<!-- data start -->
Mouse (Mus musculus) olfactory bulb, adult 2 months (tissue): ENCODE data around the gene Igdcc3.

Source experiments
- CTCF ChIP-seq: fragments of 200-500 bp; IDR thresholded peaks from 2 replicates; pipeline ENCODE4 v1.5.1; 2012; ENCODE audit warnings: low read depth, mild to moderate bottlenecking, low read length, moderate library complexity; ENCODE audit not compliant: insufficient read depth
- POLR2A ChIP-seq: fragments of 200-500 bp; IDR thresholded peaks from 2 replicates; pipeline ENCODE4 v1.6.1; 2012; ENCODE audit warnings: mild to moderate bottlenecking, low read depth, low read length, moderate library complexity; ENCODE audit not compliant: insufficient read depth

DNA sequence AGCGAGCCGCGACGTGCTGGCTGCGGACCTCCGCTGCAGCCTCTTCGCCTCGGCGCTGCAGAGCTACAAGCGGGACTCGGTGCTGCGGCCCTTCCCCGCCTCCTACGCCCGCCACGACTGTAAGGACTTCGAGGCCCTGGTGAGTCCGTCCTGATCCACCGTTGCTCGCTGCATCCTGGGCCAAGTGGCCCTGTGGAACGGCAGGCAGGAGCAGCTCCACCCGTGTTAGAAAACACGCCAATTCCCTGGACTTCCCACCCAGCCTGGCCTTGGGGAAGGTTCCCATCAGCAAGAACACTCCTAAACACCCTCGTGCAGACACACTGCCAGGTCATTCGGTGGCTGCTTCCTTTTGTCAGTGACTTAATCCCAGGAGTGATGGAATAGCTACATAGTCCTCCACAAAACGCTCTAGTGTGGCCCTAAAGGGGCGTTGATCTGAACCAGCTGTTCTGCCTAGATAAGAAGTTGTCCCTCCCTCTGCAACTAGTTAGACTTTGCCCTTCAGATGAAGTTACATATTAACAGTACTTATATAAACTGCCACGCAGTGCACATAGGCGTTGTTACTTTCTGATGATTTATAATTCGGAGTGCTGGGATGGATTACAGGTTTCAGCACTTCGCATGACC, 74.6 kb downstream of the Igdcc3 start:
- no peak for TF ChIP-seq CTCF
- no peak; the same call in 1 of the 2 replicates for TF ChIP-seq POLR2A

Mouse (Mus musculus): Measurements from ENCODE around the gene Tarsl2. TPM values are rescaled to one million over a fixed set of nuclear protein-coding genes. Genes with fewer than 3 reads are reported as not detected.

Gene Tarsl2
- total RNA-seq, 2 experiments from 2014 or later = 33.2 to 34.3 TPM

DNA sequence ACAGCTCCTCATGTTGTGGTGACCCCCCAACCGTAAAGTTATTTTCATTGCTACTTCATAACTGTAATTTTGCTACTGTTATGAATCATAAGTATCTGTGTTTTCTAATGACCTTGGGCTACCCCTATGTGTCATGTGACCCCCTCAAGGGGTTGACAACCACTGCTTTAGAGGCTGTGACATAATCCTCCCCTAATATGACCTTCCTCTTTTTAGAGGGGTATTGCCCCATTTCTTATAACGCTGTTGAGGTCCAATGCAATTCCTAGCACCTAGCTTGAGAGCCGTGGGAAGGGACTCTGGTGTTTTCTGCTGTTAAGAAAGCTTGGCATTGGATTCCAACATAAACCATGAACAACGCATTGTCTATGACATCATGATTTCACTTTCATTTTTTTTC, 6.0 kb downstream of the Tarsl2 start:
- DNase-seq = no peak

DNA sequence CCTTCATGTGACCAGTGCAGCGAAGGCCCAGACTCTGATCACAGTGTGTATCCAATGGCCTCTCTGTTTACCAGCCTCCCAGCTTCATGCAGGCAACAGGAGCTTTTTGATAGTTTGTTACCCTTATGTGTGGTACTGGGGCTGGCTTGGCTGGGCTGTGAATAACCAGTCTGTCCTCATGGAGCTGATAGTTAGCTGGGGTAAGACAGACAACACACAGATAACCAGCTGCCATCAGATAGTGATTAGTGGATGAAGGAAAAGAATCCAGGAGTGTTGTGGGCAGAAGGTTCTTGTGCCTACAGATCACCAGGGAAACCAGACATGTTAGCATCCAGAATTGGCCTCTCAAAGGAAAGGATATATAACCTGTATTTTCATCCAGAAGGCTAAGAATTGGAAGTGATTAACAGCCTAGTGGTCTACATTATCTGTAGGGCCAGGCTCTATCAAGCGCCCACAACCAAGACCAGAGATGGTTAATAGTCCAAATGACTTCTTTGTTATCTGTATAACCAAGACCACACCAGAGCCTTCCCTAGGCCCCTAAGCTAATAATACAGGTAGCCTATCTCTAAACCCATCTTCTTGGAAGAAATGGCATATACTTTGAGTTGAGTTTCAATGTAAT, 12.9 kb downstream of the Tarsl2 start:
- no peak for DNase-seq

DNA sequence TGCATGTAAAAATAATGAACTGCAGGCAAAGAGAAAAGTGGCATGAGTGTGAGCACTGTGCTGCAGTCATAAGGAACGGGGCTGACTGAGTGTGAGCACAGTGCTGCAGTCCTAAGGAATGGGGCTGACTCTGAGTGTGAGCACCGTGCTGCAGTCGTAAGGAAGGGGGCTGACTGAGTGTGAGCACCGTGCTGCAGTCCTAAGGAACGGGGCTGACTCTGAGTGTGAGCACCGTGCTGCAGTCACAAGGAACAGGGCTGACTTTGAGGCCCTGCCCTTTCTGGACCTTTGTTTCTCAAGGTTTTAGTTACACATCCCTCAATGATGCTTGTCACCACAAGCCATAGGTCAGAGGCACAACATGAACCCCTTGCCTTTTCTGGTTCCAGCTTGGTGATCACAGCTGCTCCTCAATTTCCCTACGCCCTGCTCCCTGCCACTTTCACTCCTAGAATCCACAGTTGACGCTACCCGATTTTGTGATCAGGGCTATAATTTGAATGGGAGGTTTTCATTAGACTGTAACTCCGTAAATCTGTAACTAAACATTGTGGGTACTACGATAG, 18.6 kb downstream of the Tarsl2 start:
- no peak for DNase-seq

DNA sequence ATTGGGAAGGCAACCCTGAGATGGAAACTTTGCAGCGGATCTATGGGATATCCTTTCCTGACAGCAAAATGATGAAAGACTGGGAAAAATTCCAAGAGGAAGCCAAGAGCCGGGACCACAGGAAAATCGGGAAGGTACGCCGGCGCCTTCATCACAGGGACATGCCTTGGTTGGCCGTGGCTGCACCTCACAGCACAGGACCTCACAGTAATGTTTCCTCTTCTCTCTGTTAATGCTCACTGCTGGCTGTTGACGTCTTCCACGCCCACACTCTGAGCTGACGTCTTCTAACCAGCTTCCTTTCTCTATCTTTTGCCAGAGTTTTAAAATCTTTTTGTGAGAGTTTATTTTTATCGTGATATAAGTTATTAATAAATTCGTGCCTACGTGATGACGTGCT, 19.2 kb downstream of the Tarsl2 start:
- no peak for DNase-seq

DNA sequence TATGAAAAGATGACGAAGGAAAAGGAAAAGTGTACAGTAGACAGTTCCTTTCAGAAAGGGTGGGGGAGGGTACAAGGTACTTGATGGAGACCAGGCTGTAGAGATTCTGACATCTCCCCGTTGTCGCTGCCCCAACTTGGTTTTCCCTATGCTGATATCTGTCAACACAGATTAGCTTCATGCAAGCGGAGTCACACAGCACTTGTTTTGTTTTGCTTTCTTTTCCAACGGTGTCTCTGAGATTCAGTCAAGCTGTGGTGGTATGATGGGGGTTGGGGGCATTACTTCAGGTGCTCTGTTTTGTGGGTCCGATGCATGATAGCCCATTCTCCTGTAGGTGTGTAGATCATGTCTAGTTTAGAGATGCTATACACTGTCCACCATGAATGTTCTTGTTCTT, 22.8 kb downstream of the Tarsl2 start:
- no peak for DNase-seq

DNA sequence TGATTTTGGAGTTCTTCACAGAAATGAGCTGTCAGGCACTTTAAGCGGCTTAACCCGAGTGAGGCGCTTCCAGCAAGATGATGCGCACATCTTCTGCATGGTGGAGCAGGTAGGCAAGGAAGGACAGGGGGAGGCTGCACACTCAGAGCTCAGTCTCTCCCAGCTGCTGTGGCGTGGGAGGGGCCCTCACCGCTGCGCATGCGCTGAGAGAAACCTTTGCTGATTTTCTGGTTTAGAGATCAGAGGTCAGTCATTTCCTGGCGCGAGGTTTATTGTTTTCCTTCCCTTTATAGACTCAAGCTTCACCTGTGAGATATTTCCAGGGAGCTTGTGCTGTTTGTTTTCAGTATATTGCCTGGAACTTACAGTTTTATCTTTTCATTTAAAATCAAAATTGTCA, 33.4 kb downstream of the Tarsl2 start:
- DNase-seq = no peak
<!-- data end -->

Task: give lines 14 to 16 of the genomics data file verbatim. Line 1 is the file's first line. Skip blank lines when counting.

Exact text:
- no peak for DNase-seq

DNA sequence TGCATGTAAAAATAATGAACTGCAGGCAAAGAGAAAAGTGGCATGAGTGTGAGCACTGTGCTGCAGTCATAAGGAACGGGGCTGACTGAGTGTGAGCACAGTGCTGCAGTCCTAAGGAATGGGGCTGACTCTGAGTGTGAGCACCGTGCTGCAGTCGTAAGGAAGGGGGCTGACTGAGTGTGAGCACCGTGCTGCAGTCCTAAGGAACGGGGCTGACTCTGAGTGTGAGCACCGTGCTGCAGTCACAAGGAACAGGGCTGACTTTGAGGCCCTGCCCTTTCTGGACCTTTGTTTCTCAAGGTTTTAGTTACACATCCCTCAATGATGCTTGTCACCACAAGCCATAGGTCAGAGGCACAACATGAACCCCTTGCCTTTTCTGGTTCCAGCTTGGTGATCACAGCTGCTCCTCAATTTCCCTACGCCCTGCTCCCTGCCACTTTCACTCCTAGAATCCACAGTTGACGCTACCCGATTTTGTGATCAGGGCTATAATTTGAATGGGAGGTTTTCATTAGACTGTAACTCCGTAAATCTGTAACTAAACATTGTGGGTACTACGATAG, 18.6 kb downstream of the Tarsl2 start:
- no peak for DNase-seq